Article | Published:

Coordination of bacterial proteome with metabolism by cyclic AMP signalling

Nature volume 500, pages 301306 (15 August 2013) | Download Citation

Abstract

The cyclic AMP (cAMP)-dependent catabolite repression effect in Escherichia coli is among the most intensely studied regulatory processes in biology. However, the physiological function(s) of cAMP signalling and its molecular triggers remain elusive. Here we use a quantitative physiological approach to show that cAMP signalling tightly coordinates the expression of catabolic proteins with biosynthetic and ribosomal proteins, in accordance with the cellular metabolic needs during exponential growth. The expression of carbon catabolic genes increased linearly with decreasing growth rates upon limitation of carbon influx, but decreased linearly with decreasing growth rate upon limitation of nitrogen or sulphur influx. In contrast, the expression of biosynthetic genes showed the opposite linear growth-rate dependence as the catabolic genes. A coarse-grained mathematical model provides a quantitative framework for understanding and predicting gene expression responses to catabolic and anabolic limitations. A scheme of integral feedback control featuring the inhibition of cAMP signalling by metabolic precursors is proposed and validated. These results reveal a key physiological role of cAMP-dependent catabolite repression: to ensure that proteomic resources are spent on distinct metabolic sectors as needed in different nutrient environments. Our findings underscore the power of quantitative physiology in unravelling the underlying functions of complex molecular signalling networks.

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Acknowledgements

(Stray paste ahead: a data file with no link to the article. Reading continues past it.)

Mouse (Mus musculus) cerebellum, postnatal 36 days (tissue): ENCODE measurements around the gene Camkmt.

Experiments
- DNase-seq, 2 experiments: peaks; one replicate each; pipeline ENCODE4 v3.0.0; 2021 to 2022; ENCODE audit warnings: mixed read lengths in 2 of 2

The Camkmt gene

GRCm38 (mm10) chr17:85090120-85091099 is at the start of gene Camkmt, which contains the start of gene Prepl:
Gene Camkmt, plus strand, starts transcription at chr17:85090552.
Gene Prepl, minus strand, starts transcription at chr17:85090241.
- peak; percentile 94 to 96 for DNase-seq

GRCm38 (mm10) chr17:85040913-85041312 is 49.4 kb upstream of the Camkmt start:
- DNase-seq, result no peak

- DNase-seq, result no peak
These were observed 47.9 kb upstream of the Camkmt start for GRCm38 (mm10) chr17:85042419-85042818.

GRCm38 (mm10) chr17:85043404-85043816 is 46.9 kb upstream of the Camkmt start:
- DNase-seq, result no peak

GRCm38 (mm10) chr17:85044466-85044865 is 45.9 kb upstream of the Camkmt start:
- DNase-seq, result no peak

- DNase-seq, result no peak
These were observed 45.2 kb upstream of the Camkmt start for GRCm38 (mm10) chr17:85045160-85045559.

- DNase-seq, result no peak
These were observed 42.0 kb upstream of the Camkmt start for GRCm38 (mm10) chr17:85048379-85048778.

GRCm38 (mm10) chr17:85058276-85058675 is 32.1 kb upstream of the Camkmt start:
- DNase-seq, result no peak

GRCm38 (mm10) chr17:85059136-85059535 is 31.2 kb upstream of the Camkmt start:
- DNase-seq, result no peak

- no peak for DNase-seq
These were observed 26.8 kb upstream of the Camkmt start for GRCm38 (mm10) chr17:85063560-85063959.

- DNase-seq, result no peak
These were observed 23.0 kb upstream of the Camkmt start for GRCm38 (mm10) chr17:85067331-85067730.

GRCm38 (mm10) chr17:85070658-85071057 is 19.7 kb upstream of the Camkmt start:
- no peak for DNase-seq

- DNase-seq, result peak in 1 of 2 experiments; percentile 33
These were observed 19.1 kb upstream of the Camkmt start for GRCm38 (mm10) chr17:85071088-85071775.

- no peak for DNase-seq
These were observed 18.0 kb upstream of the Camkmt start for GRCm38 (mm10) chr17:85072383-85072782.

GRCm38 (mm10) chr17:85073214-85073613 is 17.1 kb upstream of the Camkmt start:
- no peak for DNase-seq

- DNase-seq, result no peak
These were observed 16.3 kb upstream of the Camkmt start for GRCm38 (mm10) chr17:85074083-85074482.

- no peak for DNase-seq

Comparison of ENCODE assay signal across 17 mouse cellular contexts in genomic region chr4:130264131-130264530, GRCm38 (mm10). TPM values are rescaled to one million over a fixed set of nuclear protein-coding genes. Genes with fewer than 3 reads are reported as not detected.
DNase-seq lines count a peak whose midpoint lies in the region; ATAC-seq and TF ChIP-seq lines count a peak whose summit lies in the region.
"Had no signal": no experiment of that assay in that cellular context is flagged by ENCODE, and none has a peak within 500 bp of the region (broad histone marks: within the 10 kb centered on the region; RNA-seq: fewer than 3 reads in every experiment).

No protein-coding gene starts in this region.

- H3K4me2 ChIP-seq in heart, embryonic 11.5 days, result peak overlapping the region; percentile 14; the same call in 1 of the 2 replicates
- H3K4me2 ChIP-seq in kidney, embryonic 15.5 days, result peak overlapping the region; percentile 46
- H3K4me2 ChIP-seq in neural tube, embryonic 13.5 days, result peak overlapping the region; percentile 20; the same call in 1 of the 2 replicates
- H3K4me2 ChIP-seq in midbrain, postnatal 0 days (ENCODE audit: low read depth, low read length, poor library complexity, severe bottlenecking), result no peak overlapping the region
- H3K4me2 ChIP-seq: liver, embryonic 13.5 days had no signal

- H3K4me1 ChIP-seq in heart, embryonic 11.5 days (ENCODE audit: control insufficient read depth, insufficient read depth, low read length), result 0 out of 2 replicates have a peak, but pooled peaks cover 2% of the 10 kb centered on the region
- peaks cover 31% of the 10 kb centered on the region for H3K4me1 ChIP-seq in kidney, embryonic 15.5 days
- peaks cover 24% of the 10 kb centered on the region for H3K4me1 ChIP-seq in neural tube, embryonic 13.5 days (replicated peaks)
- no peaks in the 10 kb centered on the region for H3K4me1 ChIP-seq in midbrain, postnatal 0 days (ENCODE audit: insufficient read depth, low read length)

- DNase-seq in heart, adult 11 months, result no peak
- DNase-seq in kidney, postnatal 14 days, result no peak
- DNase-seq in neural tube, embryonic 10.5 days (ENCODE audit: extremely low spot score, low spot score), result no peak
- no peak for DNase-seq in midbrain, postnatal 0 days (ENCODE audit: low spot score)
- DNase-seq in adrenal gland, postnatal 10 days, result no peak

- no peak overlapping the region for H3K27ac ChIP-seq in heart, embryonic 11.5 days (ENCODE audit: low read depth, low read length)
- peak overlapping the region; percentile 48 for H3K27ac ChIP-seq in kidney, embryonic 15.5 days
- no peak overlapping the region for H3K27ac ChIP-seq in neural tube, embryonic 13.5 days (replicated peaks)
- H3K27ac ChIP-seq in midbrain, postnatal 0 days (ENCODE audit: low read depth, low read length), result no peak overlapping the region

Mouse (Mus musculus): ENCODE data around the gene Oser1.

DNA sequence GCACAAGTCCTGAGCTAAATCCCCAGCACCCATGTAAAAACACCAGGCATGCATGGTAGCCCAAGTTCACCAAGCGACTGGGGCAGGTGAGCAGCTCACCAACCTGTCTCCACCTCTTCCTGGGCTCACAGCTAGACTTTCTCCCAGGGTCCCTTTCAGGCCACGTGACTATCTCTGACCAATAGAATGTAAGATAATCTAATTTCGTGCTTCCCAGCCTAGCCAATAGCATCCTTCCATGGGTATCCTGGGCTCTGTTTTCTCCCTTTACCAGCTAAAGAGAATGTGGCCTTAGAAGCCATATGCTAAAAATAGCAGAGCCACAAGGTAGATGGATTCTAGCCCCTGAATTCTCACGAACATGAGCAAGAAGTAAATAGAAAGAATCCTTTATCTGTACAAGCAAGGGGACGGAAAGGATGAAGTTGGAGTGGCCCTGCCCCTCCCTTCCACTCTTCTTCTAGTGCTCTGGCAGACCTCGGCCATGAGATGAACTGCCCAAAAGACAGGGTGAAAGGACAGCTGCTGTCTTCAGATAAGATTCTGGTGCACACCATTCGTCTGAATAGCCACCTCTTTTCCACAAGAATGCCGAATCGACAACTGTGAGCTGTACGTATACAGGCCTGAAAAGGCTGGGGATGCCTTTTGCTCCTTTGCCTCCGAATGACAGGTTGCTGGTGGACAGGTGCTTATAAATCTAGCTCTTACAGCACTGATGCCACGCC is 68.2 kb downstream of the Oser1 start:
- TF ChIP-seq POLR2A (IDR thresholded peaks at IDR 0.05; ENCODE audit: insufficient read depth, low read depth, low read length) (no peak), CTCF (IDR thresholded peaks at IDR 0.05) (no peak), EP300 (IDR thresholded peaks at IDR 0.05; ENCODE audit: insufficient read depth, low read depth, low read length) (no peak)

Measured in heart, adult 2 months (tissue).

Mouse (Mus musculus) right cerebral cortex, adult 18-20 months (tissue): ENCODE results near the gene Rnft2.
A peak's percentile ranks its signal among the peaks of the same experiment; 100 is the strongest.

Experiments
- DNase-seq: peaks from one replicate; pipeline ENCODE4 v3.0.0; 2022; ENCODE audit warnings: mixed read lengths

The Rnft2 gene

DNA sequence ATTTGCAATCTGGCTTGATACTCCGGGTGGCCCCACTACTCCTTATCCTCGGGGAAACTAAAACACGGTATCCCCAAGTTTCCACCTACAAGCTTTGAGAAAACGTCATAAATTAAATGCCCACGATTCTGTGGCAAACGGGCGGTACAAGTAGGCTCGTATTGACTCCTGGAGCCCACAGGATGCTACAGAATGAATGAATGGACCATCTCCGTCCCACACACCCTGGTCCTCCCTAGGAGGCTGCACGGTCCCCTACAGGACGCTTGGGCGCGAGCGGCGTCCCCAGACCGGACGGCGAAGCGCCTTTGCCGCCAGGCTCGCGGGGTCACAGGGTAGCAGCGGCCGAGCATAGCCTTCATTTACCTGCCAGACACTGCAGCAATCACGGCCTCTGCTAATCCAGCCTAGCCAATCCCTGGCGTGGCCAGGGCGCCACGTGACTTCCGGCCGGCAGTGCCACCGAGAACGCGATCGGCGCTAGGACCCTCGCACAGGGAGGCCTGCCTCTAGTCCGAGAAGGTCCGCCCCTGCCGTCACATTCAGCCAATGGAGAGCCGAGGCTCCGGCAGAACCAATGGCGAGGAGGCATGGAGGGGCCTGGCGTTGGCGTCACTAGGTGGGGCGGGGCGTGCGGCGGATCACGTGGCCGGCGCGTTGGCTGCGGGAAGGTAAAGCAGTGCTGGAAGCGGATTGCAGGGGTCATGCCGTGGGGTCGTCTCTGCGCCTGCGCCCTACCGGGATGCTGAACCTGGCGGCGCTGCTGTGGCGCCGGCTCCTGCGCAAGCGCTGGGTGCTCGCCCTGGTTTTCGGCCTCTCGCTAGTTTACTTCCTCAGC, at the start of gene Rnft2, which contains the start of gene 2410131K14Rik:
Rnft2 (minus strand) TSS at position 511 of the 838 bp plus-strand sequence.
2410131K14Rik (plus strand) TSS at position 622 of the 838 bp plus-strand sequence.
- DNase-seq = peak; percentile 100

We are grateful to R. Bender, A. Danchin, P. Geiduschek, J. Ingraham, S. Kustu, W. F. Loomis, A. Narang, J. Rabinowitz, M. H. Saier and members of the Hwa laboratory for valuable comments. This work was supported by the Human Frontiers in Science Program (RGP0022), and by the NSF to T.H. (PHY1058793) and through the Center for Theoretical Biological Physics (PHY0822283).

Author information

Author notes

    • Hiroyuki Okano
    •  & Sheng Hui

    These authors contributed equally to this work.

Affiliations

  1. Department of Physics, University of California at San Diego, La Jolla, California 92093-0374, USA

    • Conghui You
    • , Hiroyuki Okano
    • , Sheng Hui
    • , Minsu Kim
    •  & Terence Hwa
  2. Section of Molecular Biology, Division of Biological Sciences, University of California at San Diego, La Jolla, California 92093 USA

    • Conghui You
    • , Hiroyuki Okano
    • , Zhongge Zhang
    • , Carl W. Gunderson
    •  & Terence Hwa
  3. Center for Theoretical Biological Physics, University of California at San Diego, La Jolla, California 92093-0374 USA

    • Sheng Hui
    •  & Terence Hwa
  4. State Key Laboratory of Protein and Plant Gene Research, College of Life Sciences, Peking University, Beijing 100871, China

    • Yi-Ping Wang
  5. Department of Physics and Center for Synthetic Microbiology, University of Marburg, 35032 Marburg, Germany

    • Peter Lenz
  6. Department of Microbiology and Immunology, Indiana University School of Medicine, Indianapolis, Indiana 46202, USA

    • Dalai Yan

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Contributions

C.Y., D.Y. and T.H. designed the study. C.Y., H.O., S.H., Z.Z. M.K., C.W.G. and D.Y. performed experiments. C.Y., S.H., Y.P.W. and T.H. analysed the data. P.L. and T.H. developed the model. All authors contributed to writing the paper and the supplement.

Competing interests

The authors declare no competing financial interests.

Corresponding author

Correspondence to Terence Hwa.

Supplementary information

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    Supplementary Information

    This file contains Supplementary Materials and Methods, Supplementary Notes, Supplementary Tables 1-19, Supplementary Figures 1-36 and Supplementary References.

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DOI

https://doi.org/10.1038/nature12446

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